52 minutes of gossip in a day

by Mohamedarif Suleman (Dar es Salaam, Tanzania)

Mohamedarif-Mohamed-SulemanMohamedarif Mohamed Suleman (Dar es Salaam, Tanzania) is a digital marketing specialist and an Educator-cum-Trainer. He has involved himself in community organisations and matters from a young age, and through his writings, continues to speak of social and cultural reform to this day. He is also the founding moderator of this forum.


Conversations are essential for human communication, learning, and social bonding. However, in the digital age, many people rely more on social media and digital devices than face-to-face interactions. This can have negative effects on the quality and quantity of conversations.

According to Deloitte’s 202 Digital media trends survey summary, social media services deliver personalized feeds of images, video, music, news, gaming, and shoppable media to billions of users, who spend more time and attention on them than on other forms of entertainment. The same survey also found that younger generations gravitate toward more interactive and social experiences, such as gaming and online communities, where they can escape into other worlds and find meaning and connection.

However, these online experiences may not be able to replace the benefits of real conversations, such as empathy, trust, and emotional support. Moreover, they may also create distractions, misunderstandings, and conflicts that hinder effective communication. Therefore, it is important to balance the use of social media and digital devices with the practice of genuine and respectful conversations.

Gossip and rumour are also very common forms of communication that can have harmful effects on individuals and society. They can spread false, misleading, or malicious information that can damage reputations, relationships, and trust. They can also create conflicts, divisions, and misunderstandings among people.

According to a study by Time magazine, people spend an average of 52 minutes a day gossiping, mostly about neutral topics, but also about negative or positive ones. The study suggests that gossip can serve some social functions, such as bonding, information sharing, and social learning. However, it can also be used to hurt others, especially when it involves personal or sensitive issues.

In ‘More talk, less action, Erin Coulehan, a free-lance journalist cites as follows:

Survey respondents reported a reduction in things like everyday manners, with 66 per cent agreeing that common courtesy is a lost art. The cause for losses in conversation and courtesy is due in large part — you guessed it — to our phones. Sixty-one per cent of survey respondents believed technology has negatively impacted our ability to have meaningful face-to-face conversations. This occurs because people have become conditioned to check their phones 76 times per day, a rude distraction for any interlocutor. Additionally, excessive phone use causes a person to become accustomed to keeping their head down, which of course greatly reduces eye contact and one’s level of comfort with it. And quite simply, our phones have made us terrible at communicating out loud and in person.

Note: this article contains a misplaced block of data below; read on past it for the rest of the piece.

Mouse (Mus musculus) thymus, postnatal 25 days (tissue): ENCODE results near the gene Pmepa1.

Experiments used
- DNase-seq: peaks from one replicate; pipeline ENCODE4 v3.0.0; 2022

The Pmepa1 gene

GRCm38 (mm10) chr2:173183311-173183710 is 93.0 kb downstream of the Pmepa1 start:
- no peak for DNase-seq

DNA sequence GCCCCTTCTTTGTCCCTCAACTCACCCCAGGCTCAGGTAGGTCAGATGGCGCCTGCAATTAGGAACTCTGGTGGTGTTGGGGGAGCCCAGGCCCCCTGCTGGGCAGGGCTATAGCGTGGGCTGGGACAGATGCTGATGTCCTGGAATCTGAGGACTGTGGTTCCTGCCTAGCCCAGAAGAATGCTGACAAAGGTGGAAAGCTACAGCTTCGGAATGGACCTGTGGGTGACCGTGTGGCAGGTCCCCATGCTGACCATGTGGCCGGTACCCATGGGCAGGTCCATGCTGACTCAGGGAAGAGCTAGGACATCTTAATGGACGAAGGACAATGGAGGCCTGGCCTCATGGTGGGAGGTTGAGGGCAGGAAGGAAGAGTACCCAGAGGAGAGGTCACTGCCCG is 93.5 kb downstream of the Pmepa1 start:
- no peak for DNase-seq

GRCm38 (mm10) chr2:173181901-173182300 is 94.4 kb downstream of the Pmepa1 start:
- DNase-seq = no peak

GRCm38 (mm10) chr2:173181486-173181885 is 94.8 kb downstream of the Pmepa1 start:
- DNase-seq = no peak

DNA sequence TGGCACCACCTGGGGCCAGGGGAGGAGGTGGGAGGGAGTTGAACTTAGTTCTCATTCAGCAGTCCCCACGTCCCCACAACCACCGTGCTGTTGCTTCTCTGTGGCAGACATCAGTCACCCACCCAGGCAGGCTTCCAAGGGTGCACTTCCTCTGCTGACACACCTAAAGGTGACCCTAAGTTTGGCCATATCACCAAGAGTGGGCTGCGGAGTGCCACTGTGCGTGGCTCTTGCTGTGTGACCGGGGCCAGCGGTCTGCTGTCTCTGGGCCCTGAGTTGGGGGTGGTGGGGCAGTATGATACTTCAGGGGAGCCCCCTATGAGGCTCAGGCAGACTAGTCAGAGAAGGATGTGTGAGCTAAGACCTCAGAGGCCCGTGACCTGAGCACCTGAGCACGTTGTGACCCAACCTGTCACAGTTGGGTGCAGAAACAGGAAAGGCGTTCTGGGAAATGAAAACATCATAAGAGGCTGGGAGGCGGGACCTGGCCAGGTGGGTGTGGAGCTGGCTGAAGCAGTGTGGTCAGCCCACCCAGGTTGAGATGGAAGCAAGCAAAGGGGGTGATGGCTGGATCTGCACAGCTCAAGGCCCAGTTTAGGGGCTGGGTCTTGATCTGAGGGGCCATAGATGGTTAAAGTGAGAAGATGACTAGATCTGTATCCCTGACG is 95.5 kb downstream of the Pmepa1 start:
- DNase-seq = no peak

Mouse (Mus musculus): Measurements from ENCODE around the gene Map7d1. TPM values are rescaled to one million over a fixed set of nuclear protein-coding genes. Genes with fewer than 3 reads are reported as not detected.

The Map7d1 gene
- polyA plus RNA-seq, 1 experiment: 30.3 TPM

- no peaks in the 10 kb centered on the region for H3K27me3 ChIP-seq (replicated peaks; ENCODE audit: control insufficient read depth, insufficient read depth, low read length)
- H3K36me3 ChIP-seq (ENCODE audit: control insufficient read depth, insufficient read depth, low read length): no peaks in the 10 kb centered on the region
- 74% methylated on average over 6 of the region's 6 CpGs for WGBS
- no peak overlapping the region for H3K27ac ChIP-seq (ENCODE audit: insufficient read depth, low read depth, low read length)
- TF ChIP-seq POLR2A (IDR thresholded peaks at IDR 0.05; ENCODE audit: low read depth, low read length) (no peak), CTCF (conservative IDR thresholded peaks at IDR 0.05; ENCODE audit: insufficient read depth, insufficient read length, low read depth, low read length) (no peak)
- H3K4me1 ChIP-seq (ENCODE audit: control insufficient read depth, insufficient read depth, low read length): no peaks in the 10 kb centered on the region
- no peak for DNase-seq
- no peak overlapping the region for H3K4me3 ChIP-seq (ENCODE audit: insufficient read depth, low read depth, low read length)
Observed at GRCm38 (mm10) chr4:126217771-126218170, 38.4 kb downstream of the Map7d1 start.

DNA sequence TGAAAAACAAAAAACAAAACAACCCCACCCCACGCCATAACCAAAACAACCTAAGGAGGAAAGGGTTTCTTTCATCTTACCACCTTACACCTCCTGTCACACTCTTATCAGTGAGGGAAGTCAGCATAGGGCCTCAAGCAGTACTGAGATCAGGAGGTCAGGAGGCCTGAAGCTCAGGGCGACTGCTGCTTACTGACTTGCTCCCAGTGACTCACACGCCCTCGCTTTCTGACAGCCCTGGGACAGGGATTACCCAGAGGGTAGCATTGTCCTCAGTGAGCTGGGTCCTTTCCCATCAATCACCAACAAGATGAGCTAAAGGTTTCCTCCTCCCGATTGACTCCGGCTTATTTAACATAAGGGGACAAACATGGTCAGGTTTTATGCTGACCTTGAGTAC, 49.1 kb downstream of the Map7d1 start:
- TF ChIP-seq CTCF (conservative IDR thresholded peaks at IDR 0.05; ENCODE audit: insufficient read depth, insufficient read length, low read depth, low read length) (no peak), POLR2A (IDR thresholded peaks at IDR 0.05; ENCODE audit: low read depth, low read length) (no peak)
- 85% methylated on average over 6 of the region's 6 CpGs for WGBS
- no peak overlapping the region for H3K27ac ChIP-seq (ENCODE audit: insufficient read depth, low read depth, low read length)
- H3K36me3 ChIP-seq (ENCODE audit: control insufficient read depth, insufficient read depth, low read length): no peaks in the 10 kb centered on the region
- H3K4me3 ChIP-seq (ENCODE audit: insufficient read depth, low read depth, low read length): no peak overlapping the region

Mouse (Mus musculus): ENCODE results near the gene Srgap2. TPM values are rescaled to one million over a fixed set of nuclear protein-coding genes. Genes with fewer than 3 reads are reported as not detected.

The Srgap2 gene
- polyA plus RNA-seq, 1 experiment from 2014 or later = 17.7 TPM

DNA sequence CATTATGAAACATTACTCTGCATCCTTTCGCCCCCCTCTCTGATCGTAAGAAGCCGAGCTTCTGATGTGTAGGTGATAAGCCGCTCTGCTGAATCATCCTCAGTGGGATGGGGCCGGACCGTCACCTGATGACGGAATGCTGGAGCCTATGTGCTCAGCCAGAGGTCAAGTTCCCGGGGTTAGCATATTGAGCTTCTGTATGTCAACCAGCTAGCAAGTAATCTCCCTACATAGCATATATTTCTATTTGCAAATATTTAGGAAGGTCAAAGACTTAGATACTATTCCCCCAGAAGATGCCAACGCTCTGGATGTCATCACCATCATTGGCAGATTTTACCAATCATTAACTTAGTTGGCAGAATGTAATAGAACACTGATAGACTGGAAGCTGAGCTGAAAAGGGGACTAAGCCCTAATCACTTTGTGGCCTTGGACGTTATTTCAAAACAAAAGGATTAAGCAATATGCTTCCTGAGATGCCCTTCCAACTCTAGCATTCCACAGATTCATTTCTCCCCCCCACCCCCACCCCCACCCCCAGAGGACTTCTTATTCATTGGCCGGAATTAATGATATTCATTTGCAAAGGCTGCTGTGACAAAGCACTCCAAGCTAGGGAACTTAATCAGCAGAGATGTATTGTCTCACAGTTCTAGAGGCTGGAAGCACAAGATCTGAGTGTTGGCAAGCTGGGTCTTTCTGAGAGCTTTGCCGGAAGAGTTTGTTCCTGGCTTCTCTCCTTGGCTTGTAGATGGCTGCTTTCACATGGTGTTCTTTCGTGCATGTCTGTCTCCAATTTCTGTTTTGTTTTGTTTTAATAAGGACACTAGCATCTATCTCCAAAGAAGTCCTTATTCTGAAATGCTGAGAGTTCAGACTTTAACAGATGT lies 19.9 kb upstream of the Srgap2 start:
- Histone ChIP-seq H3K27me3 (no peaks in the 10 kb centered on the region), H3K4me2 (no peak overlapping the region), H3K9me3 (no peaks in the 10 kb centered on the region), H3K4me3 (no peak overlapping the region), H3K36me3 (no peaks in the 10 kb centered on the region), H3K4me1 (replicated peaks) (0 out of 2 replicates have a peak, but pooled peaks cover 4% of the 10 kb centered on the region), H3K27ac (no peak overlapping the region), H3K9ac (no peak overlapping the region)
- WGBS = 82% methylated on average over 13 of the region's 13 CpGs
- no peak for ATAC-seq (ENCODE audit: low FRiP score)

Another reason for the decline in in-person conversation is reduced ability and willingness to listen. How often do we absorb a friend’s or lover’s words instead of waiting for an opportunity to jump in? Are we all guilty of dismissing someone’s feelings or news as easily as we scroll through a user’s social media pages? It’s not surprising that selfie culture has led to self-destructing social skills but it’s sad to think we’ve willingly enclosed ourselves to the confines of our phones, head bowed enough to update the digital world on what we’re doing but not enough to see where we’re going.

Turning to our own community, we find these trends already present in many of us – our conversations tend to be lame – either leaning towards baseless efforts of humour, scaremongering or plain and pure gossip. Unfortunately, this is the case across all age groups where every network at any age seems to know much about the private affairs of many other brethren. The other signs of constant fixation on devices outside of work and inability to behave appropriately in social situations, are all very common signs amidst us.

Gossip is the act of spreading unverified, scandalous, or hurtful information about others, usually behind their backs. Gossip can have many negative effects on individuals and society, such as:

  • Destroying a person’s self-confidence and self-esteem
  • Leading to depression, anxiety, eating disorders, suicidal thoughts, and other mental health issue
  • Ruining reputations and relationships
  • Causing conflicts, divisions, and misunderstandings among people
  • Lowering morale and productivity in the workplace
  • Inviting retaliation and violence
  • Coming back to haunt the gossiper

Therefore, gossip should be avoided and replaced with respectful and truthful communication.

Islam teaches that gossip and rumour are sinful and harmful to believers and society in general. The Quran warns against spreading rumours, gossip, or backbiting another person. It also advises believers to verify the truth of any news they hear and to avoid suspicion, spying, or mockery of others. The Prophet Muhammad (peace be upon him) defined backbiting as saying something about a person that he dislikes, whether it is true or false. He also said that a Muslim is one who avoids harming others with his tongue.

Therefore, Islam encourages healthy and respectful conversations that are based on facts, wisdom, and kindness. It discourages any form of speech that is based on lies, speculation, or malice. It urges believers to be mindful of their words and their consequences.

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